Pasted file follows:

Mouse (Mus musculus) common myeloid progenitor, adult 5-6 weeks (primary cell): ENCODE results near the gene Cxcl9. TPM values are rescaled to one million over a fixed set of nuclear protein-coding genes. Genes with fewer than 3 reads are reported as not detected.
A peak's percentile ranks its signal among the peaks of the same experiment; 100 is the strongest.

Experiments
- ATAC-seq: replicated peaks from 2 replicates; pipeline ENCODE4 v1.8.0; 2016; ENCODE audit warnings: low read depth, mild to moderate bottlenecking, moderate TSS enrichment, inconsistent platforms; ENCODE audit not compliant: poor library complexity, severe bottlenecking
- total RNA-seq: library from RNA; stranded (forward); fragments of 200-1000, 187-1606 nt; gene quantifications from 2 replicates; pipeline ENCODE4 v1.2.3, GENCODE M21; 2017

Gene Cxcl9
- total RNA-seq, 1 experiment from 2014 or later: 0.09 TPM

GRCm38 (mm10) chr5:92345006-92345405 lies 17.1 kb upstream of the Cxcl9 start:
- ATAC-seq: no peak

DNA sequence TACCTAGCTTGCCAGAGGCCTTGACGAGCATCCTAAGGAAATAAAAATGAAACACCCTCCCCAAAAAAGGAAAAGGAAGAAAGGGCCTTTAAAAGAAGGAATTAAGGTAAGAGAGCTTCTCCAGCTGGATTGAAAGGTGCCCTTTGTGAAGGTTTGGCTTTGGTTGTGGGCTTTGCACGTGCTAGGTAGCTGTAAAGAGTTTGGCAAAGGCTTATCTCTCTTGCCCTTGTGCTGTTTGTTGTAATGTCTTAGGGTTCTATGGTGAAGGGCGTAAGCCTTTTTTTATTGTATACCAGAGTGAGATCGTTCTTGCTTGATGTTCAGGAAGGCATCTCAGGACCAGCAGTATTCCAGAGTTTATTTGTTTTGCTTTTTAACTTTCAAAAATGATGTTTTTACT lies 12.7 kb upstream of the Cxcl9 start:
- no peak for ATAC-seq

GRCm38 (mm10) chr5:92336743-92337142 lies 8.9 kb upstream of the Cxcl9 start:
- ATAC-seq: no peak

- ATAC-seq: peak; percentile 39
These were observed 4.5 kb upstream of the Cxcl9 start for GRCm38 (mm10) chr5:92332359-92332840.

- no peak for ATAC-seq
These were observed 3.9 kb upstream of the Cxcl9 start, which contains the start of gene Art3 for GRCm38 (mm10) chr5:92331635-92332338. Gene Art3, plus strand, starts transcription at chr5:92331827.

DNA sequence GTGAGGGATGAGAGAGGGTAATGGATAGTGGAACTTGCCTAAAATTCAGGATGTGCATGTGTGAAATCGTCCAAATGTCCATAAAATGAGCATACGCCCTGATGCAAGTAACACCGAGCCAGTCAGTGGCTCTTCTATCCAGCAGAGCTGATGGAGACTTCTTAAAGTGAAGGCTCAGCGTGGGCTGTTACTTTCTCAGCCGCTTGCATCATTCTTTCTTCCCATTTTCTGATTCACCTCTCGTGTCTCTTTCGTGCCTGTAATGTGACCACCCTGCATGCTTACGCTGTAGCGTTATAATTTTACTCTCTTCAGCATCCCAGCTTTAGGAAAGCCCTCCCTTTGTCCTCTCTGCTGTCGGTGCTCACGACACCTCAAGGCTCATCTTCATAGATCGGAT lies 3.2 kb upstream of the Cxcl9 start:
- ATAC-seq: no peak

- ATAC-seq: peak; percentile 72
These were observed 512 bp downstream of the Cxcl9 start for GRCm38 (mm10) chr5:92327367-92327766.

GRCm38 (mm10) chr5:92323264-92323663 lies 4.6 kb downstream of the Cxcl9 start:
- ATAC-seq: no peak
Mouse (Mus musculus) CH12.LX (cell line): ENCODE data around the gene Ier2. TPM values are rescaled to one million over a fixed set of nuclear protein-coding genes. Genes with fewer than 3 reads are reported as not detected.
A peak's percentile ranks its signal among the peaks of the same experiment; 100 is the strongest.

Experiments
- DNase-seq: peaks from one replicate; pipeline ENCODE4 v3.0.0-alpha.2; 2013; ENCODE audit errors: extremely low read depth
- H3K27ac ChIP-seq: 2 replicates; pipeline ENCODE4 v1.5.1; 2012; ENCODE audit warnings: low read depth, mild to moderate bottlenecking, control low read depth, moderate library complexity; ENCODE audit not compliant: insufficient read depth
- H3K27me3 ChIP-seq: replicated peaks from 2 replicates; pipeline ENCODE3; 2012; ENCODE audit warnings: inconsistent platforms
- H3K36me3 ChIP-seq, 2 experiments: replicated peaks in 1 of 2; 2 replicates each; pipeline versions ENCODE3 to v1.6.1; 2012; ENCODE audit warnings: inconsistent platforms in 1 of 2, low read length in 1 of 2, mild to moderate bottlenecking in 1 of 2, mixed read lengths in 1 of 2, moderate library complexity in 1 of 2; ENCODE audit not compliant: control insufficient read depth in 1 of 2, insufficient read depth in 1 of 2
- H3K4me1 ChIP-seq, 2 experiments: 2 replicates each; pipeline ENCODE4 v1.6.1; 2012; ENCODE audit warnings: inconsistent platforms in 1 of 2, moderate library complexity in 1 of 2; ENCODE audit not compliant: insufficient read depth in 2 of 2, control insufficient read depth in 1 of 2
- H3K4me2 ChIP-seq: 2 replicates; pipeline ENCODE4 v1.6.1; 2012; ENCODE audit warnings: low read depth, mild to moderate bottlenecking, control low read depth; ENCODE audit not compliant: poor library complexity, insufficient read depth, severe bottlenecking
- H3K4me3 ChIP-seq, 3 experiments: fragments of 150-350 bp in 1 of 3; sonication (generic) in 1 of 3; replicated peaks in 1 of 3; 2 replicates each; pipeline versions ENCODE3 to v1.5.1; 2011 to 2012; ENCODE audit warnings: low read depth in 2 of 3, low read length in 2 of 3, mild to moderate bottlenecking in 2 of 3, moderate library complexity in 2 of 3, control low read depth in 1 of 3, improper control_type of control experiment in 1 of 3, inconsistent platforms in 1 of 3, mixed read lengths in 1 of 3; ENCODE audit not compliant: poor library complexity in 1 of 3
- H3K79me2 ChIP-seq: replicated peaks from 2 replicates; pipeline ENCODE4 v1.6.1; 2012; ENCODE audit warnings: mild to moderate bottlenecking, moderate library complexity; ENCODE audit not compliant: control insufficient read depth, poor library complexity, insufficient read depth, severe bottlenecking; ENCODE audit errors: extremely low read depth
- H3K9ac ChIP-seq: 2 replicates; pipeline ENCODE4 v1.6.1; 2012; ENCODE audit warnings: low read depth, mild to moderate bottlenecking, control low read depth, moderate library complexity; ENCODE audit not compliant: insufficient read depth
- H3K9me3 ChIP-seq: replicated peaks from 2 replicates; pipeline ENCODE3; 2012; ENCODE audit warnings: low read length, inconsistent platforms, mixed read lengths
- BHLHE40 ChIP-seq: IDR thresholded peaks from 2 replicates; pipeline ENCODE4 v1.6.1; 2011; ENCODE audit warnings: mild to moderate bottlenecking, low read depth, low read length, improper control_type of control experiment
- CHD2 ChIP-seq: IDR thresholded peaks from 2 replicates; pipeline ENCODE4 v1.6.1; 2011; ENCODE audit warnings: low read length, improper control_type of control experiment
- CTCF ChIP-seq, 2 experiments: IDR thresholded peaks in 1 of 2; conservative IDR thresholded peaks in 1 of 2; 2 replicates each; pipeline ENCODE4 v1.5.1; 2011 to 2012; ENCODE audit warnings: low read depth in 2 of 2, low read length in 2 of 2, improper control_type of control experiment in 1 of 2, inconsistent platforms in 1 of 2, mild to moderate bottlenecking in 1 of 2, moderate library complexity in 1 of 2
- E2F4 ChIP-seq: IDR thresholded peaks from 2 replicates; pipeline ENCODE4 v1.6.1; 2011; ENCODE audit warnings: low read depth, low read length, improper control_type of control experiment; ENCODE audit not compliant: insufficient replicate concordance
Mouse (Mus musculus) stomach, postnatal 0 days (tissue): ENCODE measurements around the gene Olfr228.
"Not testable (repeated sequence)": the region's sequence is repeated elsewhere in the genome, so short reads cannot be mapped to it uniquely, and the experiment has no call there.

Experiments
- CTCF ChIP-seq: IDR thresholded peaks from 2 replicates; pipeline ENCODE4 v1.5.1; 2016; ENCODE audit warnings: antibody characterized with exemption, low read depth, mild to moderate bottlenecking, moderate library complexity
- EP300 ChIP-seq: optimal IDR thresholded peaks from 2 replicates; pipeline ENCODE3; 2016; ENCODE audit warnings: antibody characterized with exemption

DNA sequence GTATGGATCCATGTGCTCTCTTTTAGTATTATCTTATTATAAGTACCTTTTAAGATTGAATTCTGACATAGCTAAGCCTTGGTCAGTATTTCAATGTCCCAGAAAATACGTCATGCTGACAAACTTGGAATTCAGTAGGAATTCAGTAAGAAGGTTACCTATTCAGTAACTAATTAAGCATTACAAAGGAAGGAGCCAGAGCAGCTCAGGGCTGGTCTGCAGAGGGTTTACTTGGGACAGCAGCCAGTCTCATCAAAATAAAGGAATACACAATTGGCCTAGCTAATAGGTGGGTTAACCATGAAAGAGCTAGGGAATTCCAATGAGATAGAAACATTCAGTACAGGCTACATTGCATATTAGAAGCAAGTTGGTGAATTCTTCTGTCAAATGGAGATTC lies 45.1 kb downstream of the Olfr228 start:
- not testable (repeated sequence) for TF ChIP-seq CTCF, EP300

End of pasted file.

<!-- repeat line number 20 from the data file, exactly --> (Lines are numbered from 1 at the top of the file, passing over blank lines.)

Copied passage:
- ATAC-seq: peak; percentile 72